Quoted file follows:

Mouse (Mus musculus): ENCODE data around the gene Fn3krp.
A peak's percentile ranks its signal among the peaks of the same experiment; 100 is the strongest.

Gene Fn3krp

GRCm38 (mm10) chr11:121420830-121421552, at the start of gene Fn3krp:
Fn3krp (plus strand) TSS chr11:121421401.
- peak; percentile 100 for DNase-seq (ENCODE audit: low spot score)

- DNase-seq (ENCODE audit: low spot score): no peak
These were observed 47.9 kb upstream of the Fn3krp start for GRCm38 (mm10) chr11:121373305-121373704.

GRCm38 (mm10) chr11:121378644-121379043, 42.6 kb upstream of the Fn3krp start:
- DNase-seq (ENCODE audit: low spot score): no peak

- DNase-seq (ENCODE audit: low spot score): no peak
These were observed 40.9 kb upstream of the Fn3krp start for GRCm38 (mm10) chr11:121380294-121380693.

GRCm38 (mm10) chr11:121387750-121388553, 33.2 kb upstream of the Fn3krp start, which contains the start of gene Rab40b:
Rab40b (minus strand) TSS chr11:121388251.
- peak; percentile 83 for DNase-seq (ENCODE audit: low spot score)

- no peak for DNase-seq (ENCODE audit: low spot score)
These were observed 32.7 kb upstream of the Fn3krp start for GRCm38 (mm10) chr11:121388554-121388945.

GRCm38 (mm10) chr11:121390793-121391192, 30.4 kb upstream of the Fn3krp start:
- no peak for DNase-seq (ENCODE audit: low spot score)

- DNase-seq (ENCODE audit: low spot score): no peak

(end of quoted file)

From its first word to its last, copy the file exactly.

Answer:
Mouse (Mus musculus): ENCODE data around the gene Fn3krp.
A peak's percentile ranks its signal among the peaks of the same experiment; 100 is the strongest.

Gene Fn3krp

GRCm38 (mm10) chr11:121420830-121421552, at the start of gene Fn3krp:
Fn3krp (plus strand) TSS chr11:121421401.
- peak; percentile 100 for DNase-seq (ENCODE audit: low spot score)

- DNase-seq (ENCODE audit: low spot score): no peak
These were observed 47.9 kb upstream of the Fn3krp start for GRCm38 (mm10) chr11:121373305-121373704.

GRCm38 (mm10) chr11:121378644-121379043, 42.6 kb upstream of the Fn3krp start:
- DNase-seq (ENCODE audit: low spot score): no peak

- DNase-seq (ENCODE audit: low spot score): no peak
These were observed 40.9 kb upstream of the Fn3krp start for GRCm38 (mm10) chr11:121380294-121380693.

GRCm38 (mm10) chr11:121387750-121388553, 33.2 kb upstream of the Fn3krp start, which contains the start of gene Rab40b:
Rab40b (minus strand) TSS chr11:121388251.
- peak; percentile 83 for DNase-seq (ENCODE audit: low spot score)

- no peak for DNase-seq (ENCODE audit: low spot score)
These were observed 32.7 kb upstream of the Fn3krp start for GRCm38 (mm10) chr11:121388554-121388945.

GRCm38 (mm10) chr11:121390793-121391192, 30.4 kb upstream of the Fn3krp start:
- no peak for DNase-seq (ENCODE audit: low spot score)

- DNase-seq (ENCODE audit: low spot score): no peak